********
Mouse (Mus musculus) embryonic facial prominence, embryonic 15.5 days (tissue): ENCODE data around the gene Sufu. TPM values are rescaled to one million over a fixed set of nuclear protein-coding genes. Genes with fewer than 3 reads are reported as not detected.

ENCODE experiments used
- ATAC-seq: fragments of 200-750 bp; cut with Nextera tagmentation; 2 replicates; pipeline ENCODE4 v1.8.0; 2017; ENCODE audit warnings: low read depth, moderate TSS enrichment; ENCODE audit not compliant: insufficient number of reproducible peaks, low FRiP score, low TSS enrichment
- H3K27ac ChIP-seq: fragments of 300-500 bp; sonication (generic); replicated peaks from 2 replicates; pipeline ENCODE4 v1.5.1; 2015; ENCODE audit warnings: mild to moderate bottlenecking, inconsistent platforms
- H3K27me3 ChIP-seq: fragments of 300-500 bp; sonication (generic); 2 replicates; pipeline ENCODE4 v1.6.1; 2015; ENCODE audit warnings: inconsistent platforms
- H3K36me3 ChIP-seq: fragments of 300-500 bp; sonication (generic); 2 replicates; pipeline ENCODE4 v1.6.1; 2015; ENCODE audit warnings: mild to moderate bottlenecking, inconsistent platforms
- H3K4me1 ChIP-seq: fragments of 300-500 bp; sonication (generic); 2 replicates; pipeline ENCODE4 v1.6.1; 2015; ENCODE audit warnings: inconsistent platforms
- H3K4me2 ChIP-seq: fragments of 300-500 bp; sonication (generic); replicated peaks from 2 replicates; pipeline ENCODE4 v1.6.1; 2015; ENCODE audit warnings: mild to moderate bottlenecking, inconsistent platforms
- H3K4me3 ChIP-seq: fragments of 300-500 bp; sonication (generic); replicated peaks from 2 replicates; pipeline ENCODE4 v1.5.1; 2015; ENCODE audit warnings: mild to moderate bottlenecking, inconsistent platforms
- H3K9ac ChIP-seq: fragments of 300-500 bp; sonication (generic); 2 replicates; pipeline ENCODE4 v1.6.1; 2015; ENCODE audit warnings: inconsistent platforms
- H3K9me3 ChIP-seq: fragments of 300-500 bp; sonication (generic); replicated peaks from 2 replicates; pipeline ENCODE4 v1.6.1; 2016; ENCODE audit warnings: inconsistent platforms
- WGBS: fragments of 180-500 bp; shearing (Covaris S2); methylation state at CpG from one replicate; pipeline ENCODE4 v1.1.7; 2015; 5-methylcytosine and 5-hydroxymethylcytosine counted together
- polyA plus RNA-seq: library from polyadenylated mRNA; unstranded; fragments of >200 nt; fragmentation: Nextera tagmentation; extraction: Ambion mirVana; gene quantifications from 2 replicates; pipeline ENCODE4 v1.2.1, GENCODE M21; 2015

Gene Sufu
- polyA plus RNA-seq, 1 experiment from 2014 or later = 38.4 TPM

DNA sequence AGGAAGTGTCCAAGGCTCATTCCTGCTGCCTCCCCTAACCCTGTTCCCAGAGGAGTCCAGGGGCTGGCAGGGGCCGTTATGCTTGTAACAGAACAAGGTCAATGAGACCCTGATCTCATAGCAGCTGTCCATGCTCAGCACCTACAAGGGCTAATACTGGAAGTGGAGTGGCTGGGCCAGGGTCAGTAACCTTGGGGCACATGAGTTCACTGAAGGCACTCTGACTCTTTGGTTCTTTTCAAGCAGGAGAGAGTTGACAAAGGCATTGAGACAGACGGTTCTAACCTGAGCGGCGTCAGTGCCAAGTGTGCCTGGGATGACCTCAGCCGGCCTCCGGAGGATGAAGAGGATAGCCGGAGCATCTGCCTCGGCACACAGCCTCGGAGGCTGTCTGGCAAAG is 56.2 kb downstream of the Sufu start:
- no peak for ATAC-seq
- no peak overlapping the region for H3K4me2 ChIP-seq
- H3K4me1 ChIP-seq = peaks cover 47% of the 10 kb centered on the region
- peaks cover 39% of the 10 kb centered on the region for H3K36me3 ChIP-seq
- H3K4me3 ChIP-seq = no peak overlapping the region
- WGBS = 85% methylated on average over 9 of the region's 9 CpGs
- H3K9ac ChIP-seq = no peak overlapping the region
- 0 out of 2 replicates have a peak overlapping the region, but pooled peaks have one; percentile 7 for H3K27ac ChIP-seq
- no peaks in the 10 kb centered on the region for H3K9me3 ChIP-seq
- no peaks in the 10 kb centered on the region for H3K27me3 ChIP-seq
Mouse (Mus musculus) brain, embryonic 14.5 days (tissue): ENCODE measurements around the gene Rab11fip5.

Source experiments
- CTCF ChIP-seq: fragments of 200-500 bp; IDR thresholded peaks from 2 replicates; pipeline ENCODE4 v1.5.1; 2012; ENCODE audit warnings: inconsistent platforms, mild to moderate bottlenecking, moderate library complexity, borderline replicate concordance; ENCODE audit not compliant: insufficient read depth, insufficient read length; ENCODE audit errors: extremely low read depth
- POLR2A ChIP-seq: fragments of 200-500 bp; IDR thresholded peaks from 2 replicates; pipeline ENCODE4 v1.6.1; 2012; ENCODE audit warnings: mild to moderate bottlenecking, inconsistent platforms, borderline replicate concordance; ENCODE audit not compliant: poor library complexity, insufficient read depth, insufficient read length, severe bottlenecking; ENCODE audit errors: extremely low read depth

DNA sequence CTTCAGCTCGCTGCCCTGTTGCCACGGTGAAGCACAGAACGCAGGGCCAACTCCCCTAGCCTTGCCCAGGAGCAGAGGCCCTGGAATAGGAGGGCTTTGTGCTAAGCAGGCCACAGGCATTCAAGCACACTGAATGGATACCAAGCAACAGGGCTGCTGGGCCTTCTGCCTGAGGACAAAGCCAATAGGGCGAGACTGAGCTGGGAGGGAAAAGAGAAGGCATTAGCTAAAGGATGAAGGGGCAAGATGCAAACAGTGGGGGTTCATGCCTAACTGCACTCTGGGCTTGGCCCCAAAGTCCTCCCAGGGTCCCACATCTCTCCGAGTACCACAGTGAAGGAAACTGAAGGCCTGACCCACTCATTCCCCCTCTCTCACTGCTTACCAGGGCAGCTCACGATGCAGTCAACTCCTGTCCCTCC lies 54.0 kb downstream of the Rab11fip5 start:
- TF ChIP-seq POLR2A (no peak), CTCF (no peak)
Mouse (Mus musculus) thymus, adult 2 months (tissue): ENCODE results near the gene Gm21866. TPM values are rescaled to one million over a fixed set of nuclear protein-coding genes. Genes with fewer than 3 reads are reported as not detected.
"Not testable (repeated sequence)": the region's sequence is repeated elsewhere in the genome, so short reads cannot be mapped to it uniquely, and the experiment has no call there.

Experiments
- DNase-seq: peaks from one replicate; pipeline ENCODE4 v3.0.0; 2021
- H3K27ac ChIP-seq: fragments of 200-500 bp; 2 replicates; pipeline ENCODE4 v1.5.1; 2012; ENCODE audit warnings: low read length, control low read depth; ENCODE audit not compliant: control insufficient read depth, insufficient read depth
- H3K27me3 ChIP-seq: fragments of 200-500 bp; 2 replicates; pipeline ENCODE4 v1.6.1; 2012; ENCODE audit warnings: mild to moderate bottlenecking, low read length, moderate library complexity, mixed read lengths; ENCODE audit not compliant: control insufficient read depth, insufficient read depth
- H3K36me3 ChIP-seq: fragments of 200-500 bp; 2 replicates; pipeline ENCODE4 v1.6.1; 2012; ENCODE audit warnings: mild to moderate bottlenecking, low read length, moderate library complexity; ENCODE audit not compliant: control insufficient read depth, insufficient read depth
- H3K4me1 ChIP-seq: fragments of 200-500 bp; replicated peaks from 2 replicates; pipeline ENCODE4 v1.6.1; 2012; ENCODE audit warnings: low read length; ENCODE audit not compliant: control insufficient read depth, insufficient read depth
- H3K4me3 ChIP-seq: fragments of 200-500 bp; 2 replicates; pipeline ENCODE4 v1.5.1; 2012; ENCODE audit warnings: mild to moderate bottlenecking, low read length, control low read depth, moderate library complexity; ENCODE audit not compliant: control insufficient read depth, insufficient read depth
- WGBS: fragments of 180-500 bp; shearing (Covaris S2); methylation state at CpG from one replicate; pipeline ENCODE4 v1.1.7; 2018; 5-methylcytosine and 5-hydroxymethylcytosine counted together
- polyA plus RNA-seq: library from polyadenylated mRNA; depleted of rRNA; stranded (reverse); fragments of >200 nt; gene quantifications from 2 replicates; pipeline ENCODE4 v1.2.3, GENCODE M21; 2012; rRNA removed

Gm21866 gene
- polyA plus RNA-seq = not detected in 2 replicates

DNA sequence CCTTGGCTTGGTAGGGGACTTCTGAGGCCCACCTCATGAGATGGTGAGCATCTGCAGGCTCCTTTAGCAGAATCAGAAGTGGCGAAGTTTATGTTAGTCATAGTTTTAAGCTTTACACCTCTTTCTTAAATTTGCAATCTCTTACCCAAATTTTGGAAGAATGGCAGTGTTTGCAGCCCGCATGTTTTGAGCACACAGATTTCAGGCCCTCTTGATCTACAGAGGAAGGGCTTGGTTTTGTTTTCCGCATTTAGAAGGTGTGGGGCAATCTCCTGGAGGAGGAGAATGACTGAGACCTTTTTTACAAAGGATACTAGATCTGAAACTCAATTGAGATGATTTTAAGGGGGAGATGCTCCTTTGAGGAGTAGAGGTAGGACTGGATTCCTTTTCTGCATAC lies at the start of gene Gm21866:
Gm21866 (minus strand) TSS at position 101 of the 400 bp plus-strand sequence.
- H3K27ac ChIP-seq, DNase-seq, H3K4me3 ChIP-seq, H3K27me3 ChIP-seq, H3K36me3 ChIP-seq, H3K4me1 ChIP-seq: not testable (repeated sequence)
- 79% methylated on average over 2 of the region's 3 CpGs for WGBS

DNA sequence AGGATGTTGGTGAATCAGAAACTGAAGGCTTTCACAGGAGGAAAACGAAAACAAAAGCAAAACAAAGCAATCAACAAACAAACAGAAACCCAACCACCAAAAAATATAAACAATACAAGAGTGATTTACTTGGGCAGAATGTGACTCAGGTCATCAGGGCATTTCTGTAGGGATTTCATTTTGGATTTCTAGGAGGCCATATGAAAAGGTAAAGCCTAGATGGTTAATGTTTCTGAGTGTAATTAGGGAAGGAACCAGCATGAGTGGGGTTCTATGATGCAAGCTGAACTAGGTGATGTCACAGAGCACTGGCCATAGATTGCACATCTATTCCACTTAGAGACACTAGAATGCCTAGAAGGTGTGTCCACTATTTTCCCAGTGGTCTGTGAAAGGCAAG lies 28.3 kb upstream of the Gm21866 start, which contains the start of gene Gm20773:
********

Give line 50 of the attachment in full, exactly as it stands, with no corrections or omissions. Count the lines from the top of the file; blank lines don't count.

DNA sequence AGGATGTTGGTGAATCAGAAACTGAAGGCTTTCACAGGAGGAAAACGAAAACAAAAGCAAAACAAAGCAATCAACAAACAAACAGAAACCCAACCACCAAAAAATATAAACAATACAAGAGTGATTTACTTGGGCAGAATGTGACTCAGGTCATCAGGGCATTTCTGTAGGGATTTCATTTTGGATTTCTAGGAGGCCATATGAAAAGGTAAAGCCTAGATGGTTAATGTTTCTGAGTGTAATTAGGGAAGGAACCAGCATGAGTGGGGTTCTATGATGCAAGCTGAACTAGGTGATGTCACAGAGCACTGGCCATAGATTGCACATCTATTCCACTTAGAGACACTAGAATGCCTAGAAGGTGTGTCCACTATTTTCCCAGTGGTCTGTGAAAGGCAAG lies 28.3 kb upstream of the Gm21866 start, which contains the start of gene Gm20773: